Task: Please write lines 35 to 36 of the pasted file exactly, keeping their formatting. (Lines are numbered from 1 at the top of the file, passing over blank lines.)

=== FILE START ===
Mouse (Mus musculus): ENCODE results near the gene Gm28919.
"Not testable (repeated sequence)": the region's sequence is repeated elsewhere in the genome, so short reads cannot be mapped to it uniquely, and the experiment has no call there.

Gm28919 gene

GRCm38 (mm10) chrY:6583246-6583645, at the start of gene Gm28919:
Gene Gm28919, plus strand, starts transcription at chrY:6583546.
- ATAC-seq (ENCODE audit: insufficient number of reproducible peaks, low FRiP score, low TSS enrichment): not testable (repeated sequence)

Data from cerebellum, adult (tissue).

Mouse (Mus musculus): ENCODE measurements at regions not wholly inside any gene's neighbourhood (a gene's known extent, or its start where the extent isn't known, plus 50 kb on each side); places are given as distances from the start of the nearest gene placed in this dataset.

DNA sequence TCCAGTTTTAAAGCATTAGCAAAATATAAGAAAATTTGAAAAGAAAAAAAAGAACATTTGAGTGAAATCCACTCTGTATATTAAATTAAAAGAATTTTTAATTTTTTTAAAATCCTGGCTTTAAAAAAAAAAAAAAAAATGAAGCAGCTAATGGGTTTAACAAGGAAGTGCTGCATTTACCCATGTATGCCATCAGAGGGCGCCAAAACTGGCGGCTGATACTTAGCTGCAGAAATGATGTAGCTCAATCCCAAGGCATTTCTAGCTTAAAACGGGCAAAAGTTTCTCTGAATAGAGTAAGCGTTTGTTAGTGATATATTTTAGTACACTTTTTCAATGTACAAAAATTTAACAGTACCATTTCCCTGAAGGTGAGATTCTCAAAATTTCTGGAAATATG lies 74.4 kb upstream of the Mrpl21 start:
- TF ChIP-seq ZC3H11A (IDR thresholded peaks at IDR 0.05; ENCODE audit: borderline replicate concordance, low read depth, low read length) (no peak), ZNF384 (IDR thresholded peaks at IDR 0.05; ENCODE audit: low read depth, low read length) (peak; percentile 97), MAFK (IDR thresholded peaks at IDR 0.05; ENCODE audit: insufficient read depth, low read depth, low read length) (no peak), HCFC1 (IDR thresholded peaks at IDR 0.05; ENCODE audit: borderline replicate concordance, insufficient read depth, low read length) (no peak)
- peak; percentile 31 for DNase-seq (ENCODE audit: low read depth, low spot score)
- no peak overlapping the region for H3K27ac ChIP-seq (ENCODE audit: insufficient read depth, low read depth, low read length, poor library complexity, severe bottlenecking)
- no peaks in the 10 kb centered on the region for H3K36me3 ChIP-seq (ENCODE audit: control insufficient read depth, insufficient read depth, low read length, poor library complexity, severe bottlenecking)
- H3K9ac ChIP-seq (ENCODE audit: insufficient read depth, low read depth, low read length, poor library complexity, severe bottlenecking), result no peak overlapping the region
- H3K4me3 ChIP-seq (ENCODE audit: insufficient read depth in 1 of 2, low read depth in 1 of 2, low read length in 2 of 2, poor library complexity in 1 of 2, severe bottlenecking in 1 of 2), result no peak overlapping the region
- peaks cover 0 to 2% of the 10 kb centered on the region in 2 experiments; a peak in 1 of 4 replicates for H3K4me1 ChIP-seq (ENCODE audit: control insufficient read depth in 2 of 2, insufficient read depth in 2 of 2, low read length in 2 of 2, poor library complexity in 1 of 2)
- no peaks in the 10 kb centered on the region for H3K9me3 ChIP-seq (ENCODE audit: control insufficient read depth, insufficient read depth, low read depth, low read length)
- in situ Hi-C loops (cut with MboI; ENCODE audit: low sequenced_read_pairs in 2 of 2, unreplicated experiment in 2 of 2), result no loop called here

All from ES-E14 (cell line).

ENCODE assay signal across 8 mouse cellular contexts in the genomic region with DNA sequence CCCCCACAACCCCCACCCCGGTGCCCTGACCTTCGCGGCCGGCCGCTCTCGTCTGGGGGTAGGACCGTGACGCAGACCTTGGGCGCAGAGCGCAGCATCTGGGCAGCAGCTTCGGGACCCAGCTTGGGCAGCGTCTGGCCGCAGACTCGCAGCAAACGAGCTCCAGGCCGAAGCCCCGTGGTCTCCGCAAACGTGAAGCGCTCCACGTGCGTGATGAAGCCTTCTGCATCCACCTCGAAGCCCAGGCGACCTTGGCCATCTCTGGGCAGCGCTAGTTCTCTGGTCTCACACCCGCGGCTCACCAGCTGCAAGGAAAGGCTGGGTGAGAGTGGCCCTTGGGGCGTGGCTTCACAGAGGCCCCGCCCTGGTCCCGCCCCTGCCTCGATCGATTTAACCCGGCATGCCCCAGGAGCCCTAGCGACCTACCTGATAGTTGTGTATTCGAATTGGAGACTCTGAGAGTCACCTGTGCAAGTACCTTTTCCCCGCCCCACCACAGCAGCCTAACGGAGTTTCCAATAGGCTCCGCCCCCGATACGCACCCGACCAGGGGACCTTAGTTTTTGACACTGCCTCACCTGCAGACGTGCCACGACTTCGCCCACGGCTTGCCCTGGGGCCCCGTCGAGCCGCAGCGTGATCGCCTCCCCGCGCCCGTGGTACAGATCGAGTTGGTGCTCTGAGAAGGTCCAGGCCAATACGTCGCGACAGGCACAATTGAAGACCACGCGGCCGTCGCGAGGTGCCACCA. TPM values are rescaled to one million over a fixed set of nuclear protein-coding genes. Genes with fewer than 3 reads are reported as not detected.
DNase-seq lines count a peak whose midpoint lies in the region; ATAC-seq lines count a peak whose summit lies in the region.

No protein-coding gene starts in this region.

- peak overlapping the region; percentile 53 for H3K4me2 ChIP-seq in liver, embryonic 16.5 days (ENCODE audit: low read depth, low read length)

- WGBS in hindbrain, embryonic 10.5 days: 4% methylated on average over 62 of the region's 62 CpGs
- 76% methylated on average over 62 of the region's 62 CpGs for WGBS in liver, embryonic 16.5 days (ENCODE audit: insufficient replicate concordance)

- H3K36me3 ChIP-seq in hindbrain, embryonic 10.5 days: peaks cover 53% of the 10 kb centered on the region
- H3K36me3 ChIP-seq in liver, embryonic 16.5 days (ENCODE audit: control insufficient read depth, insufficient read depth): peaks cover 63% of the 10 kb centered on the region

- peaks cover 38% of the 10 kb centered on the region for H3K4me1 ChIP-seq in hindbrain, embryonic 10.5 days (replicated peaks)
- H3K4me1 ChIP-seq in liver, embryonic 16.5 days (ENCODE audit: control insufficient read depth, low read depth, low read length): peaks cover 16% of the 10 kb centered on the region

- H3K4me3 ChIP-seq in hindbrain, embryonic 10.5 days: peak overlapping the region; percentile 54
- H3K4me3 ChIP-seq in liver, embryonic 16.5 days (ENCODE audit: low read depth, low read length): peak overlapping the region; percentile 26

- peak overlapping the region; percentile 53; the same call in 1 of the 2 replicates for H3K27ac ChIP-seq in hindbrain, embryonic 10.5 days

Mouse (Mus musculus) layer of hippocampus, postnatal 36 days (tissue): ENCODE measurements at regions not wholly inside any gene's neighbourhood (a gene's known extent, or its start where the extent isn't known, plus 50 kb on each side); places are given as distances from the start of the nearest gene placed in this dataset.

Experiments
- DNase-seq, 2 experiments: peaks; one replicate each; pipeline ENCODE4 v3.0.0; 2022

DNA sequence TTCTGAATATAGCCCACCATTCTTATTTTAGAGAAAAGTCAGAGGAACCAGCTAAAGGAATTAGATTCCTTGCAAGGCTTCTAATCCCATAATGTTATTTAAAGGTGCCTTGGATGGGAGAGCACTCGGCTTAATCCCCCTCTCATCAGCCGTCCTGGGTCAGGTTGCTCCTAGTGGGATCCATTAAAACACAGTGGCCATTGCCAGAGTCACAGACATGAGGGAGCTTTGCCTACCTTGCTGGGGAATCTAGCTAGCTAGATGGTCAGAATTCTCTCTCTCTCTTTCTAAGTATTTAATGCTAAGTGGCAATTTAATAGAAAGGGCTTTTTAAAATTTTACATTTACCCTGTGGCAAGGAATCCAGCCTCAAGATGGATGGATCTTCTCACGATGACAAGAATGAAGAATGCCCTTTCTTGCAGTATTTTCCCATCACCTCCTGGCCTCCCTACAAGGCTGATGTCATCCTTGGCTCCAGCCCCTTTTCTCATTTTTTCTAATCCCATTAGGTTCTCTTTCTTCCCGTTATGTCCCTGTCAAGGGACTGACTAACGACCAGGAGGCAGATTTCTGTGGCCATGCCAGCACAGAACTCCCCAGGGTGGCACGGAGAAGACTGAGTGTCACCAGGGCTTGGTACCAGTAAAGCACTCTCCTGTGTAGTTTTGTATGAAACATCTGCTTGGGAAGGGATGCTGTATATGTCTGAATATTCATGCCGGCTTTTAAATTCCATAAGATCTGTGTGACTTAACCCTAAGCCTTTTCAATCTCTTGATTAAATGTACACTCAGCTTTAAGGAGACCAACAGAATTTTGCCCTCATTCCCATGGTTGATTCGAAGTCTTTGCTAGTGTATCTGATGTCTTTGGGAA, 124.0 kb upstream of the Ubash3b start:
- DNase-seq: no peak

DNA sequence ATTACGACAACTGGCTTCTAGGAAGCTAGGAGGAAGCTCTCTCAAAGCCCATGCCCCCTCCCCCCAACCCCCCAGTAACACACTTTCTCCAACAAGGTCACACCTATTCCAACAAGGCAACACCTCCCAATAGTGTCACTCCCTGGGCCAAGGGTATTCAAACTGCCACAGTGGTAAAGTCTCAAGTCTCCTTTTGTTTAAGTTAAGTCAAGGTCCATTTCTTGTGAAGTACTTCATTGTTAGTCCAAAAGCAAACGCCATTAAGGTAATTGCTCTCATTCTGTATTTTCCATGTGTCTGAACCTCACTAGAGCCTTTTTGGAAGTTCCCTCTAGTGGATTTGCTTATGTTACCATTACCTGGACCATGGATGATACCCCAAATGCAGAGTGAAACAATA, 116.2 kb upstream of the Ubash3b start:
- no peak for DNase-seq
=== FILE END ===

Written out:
- DNase-seq, 2 experiments: peaks; one replicate each; pipeline ENCODE4 v3.0.0; 2022

DNA sequence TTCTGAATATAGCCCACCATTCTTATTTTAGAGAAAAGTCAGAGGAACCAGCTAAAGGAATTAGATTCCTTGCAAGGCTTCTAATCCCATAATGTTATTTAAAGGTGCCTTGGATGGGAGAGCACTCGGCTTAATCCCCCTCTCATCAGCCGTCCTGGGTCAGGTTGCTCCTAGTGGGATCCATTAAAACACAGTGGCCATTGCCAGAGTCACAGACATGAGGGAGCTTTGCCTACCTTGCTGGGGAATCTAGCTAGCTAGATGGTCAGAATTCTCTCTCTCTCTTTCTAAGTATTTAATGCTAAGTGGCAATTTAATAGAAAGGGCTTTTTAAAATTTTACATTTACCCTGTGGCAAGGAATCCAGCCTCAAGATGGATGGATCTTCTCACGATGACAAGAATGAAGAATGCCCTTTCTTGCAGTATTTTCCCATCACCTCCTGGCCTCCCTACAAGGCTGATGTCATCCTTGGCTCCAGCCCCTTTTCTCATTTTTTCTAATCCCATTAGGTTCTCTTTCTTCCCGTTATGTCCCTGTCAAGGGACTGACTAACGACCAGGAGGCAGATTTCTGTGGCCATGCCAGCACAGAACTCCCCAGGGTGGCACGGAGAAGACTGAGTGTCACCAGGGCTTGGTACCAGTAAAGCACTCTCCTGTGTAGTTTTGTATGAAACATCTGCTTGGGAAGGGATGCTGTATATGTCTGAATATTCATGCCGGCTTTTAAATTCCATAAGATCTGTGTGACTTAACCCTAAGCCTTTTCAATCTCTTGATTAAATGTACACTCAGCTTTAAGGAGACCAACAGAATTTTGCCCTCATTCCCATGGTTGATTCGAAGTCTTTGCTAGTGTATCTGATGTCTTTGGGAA, 124.0 kb upstream of the Ubash3b start: